As trojans install new malware or establish an external connection with its owner, they often overwhelm your system. The loss of Internet access also occurs. The reduction of available bandwidth is often a result of trojans setting up multiple communication channels or connections. If you find your device experiencing continuous crashes, freezes or slowing down significantly, better start a thorough virus scan right away. 

Increase in Spams or Pop-up Windows

Because of trojans’ non-replicable nature, chances are they will lure users into downloading more malware online with spam or pop-ups. Pay extra attention if you start to see more unusual sites or information while browsing the net. Constant display of strange window warnings, messages and question boxes are all bad signs indicating a potential trojan infiltration. 

Unknown Programs

Additionally, unfamiliar application(s) is perhaps the most obvious sign of a Trojan Horse attack. If you discover strange software installed or running on your system, look it up to see whether it’s malware. 

Random Connections to Suspicious Websites

This is a certain sign of compromised systems. Some trojan horse programs  are designed to harvest data or intensify the attack with website redirects against the user’s will or intention. 

Lack of Storage Space

Trojans rely on the further installation of other malware to inflict a cyberattack. Therefore, be cautious whenever you receive warnings of not having sufficient storage space on your device. You should consider digging deeper into background activities and history. 

Random Warning Sounds

When your device starts making random warning sounds, in most cases, it’s not as random as you think. Alert sounds are signals for errors, disconnections or when parts of the system are failing. No matter which one it is, it conveys important information on abnormal system activity. Based on the models and manufacturers, the number of warnings is helping you out by hinting at different problems. Instead of ignoring the alerts, start a system scan immediately and look for more product information online. 

Inability to Use Protection Software

Typically, many malwares deactivate a device’s security defenders the moment they get access to the system. So, if you fail to locate the installed firewall and antivirus software on your device, you are most likely the victim of a Trojan Horse attack.

How Can You Prevent A Trojan Horse Attack?

The main characteristic that sets trojans apart from other malware is the necessity of users downloading them. With that in mind, the best way to defend yourself against Trojan Horse attacks is personal awareness. Here are some aspects where you may want to take extra precautions.  

Use a VPN when downloading from a file-sharing site

In basic terms, a VPN keeps you under hackers’ radar through encryption, or puts data into a coded format. VPN protects your personal data by hiding your IP address, location and browsing history. It protects your identity and secures files when you are downloading from a file-sharing website. This is extremely important in the remote work era. When you are accessing critical files related to organizational interests, this is the way to keep them safe.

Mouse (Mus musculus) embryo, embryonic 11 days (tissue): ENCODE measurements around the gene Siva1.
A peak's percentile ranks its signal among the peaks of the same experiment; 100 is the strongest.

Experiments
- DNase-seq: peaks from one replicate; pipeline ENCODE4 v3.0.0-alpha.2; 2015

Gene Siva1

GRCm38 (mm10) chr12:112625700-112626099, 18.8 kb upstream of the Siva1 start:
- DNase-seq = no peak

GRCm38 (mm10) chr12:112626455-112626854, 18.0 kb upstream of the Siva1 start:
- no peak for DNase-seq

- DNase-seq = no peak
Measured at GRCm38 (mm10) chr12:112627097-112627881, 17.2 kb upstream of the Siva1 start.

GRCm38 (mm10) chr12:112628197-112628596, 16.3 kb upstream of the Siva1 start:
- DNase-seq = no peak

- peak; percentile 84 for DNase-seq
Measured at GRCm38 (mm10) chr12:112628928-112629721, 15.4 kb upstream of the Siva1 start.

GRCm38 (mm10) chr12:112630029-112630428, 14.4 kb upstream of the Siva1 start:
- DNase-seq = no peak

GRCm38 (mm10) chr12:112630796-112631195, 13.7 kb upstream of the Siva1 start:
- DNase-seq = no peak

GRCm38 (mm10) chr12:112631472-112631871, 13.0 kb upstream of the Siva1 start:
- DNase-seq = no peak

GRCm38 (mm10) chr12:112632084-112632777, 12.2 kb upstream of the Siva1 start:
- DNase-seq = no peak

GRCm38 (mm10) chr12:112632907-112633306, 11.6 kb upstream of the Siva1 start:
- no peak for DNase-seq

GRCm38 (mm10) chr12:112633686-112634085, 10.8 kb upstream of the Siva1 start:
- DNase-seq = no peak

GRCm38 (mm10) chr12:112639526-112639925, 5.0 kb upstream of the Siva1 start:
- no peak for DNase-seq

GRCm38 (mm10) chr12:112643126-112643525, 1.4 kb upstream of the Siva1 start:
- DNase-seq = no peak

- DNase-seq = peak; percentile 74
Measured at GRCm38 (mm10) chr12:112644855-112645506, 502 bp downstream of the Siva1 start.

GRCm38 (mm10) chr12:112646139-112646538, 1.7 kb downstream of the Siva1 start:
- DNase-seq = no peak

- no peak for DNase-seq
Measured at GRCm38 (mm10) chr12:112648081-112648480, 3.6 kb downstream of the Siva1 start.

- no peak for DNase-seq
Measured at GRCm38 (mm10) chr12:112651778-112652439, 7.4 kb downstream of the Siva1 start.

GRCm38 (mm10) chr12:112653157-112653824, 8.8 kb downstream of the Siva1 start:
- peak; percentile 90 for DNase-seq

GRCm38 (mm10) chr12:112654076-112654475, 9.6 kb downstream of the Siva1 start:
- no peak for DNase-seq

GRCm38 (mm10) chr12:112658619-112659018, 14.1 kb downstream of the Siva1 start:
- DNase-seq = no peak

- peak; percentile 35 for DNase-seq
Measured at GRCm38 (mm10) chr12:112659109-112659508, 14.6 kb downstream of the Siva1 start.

When unsure, do not open an email attachment or IM file. 

This is especially important for Trojan Horse attacks since most of them come from emails. If your antivirus or service provider comes with an email protection feature, scan the attachment before viewing or downloading it. 

For organizations with a sufficient budget, consider investing in a respectable email security solution to fully eliminate the risk. 

Do not visit unsecured websites

Visiting unsecured websites with a device that stores your personal credentials is extremely risky. When you are trying to access a page without proper encryption, browsers often double-check with you by displaying a warning. The warning exists for a reason.

Website browsers have been dedicated to protecting users from that by generating similar messages for years. So, whenever you see one of those warnings, never bypass it.

Do not install apps or programs from unofficial websites or app repositories 

Software providers and programmers don’t just set up official pages and app stores for fun. Download only from trustworthy sources with legitimate certificates.

Check an app’s permissions before installing

A majority of trojans masquerade as a trusted app to use its permissions to perform hostile tasks. To be on the safe side, always spend extra time checking the settings of a newly-installed app. Apart from the essentials that the app needs to execute its function, don’t grant extra permissions and keep your details hidden. 

Use reliable anti-virus software and cybersecurity protection

Just like any other malware, Trojan Horse attacks exploit security vulnerabilities. Keeping your network safe with up-to-date firewalls and antivirus is always the best preventive method. As the frontline defenders of your system, they control malware traffic and potentially stop the attack from the very beginning. 

Contact Sangfor today to see how we can secure your network and device from a Trojan Horse attack or any other cybersecurity threats.